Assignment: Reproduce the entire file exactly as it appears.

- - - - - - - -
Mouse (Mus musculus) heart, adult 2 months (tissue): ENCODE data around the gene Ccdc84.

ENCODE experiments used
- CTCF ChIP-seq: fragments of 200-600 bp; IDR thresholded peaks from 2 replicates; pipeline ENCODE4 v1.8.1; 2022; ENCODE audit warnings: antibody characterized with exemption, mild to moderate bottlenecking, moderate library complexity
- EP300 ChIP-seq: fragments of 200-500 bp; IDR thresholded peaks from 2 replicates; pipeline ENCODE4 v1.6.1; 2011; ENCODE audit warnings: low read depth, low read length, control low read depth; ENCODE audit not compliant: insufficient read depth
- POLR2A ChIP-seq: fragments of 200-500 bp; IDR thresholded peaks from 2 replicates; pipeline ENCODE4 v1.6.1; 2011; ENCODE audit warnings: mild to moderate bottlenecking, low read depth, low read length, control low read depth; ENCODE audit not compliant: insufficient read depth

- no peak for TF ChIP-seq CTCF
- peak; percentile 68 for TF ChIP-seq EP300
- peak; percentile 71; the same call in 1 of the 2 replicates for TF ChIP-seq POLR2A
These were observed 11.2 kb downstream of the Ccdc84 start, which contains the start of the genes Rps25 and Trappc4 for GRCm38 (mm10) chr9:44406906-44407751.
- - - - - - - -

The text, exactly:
Mouse (Mus musculus) heart, adult 2 months (tissue): ENCODE data around the gene Ccdc84.

ENCODE experiments used
- CTCF ChIP-seq: fragments of 200-600 bp; IDR thresholded peaks from 2 replicates; pipeline ENCODE4 v1.8.1; 2022; ENCODE audit warnings: antibody characterized with exemption, mild to moderate bottlenecking, moderate library complexity
- EP300 ChIP-seq: fragments of 200-500 bp; IDR thresholded peaks from 2 replicates; pipeline ENCODE4 v1.6.1; 2011; ENCODE audit warnings: low read depth, low read length, control low read depth; ENCODE audit not compliant: insufficient read depth
- POLR2A ChIP-seq: fragments of 200-500 bp; IDR thresholded peaks from 2 replicates; pipeline ENCODE4 v1.6.1; 2011; ENCODE audit warnings: mild to moderate bottlenecking, low read depth, low read length, control low read depth; ENCODE audit not compliant: insufficient read depth

- no peak for TF ChIP-seq CTCF
- peak; percentile 68 for TF ChIP-seq EP300
- peak; percentile 71; the same call in 1 of the 2 replicates for TF ChIP-seq POLR2A
These were observed 11.2 kb downstream of the Ccdc84 start, which contains the start of the genes Rps25 and Trappc4 for GRCm38 (mm10) chr9:44406906-44407751.